The Boys' Crusade
by Paul Fussell
In this superb, tough-minded, and impressionistic introduction to the experiences of the U.S. infantry in northwest Europe from D-Day to Germany's surrender, Paul Fussell confronts the sanctimonious "military romanticism" of Messrs. Ambrose, Brokaw, and Spielberg, "which, if not implying that war is really good for you, does suggest that it contains desirable elements—pride, companionship, and the consciousness of virtue enforced by deadly weapons."
In fact, Fussell says, "there is nothing in infantry warfare to raise the spirits at all, and anyone who imagines a military 'victory' gratifying is mistaken." Fussell (who as an infantry officer was severely wounded in France during the war) is the author of two of the great works of postwar literary and cultural history, The Great War and Modern Memory and the undeservedly neglected Wartime, which explored the chasm between the sanitized, optimistic publicity and euphemism of the American and British home fronts and the trauma and terror that confronted the fighting men. In The Boys' Crusade he applies the critical perspective of Wartime to chronicle, in a mere 184 pages, the U.S. ground war in France and Germany. His account is selective: the D-Day landings are so well known that he skips them entirely (but does note the largely forgotten fact that to fool the Germans into thinking that the Allies would land at Calais rather than Normandy, the Americans and the British bombed the former area far more heavily than the latter, so "even the Germans found it hard to believe that their enemy would kill so many civilians merely to maintain a deception"). He focuses instead on small, unnoticed, and invariably unpleasant, if not appalling, details. (For instance, to illustrate the disparity between the relative luxury of the American GIs and the austerity of the British Tommies—which engendered profound ill will on the part of the latter toward the former—Fussell notes that the American Army allocated 22.5 sheets of toilet paper per day for its soldiers, and the British allocated three.) Above all, Fussell honors his fellow combat veterans by treating them not as plaster saints, as Brokaw and Company would have it, but as men—and remembering that when they were shipped to Europe, most were merely boys. To Ambrose, all fighting men "knew they were fighting for decency and democracy and they were proud of it and motivated by it"; Fussell is highly skeptical that men would kill for such abstract and gaseous sentiments, and knows that "the threat of shame and contempt before an audience of valued intimate acquaintances was more powerful than patriotism or ideology or hatred of the enemy in exacting uncowardly behavior from soldiers." And whereas Ambrose celebrates "the spirit of those GIs handing out candy and helping to bring democracy to their former enemies," Fussell brings a dose of realism to the behavior of seventeen-, eighteen-, and nineteen-year-old American males (rarely drawn from the most refined circles) who had spent months slaughtering and seeing their fellows slaughtered: the French sold the troops watered-down wine; "the GIs countered by throwing from their vehicles, in answer to begging cries for cigarettes and candies, used and ripe old condoms, 'filled,' said one soldier, 'with our drainings.'" And he possesses the intellectual clarity to note the obvious: "What has been celebrated as the Greatest Generation included among the troops and their officers plenty of criminals, psychopaths, cowards, and dolts." Sardonic, with a sharp eye for the absurd, Fussell elucidates both strategy (he's especially insightful on the thorny relationship between the British and American high commands) and the perceptions, behavior, and experience of the troops. His viewpoint—that combat, even combat that defeats Nazi Germany, is without uplift, without virtue, and without purpose—will antagonize some readers and offend the moral narcissism of others. But his book is the best—the smartest, most concise, and most briskly written—introduction to its subject. It would make an excellent high school text (and Father's Day gift). Those readers wishing to explore the topic in more detail should—please—eschew Ambrose and Brokaw and turn instead to three unusually clear-eyed, and hence overlooked, accounts: The Sharp End: The Fighting Man in World War II and Brute Force: Allied Strategy and Tactics in the Second World War, both by John Ellis, and the often terrifying The Crash of Ruin: American Combat Soldiers in Europe During World War II, by Peter Schrijvers, which is a masterpiece.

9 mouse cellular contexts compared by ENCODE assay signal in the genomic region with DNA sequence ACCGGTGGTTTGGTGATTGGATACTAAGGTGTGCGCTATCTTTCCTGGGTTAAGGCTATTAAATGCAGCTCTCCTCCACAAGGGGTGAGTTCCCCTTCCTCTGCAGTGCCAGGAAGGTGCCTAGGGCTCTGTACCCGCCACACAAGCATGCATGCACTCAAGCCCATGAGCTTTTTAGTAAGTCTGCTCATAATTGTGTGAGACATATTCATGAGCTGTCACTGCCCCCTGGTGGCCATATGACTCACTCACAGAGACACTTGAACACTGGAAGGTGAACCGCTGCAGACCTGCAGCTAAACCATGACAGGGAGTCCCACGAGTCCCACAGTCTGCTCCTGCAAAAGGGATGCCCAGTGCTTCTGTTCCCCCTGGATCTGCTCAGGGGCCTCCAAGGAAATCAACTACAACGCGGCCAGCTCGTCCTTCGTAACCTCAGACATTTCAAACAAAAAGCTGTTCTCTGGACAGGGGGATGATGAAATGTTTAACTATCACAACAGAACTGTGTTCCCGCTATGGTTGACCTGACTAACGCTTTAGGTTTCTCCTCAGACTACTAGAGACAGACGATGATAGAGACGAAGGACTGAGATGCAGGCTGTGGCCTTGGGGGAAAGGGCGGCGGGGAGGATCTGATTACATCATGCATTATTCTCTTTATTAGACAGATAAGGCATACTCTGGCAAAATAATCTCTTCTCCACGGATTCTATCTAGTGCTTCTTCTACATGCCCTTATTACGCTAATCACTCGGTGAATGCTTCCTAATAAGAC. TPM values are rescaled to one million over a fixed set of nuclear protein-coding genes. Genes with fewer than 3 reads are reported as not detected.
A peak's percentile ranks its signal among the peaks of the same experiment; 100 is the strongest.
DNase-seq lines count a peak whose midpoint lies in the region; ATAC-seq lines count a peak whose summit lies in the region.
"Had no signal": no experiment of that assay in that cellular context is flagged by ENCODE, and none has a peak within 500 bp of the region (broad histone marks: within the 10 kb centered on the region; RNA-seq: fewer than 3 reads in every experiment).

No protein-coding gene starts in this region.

The Rise of Western Christendom
by Peter Brown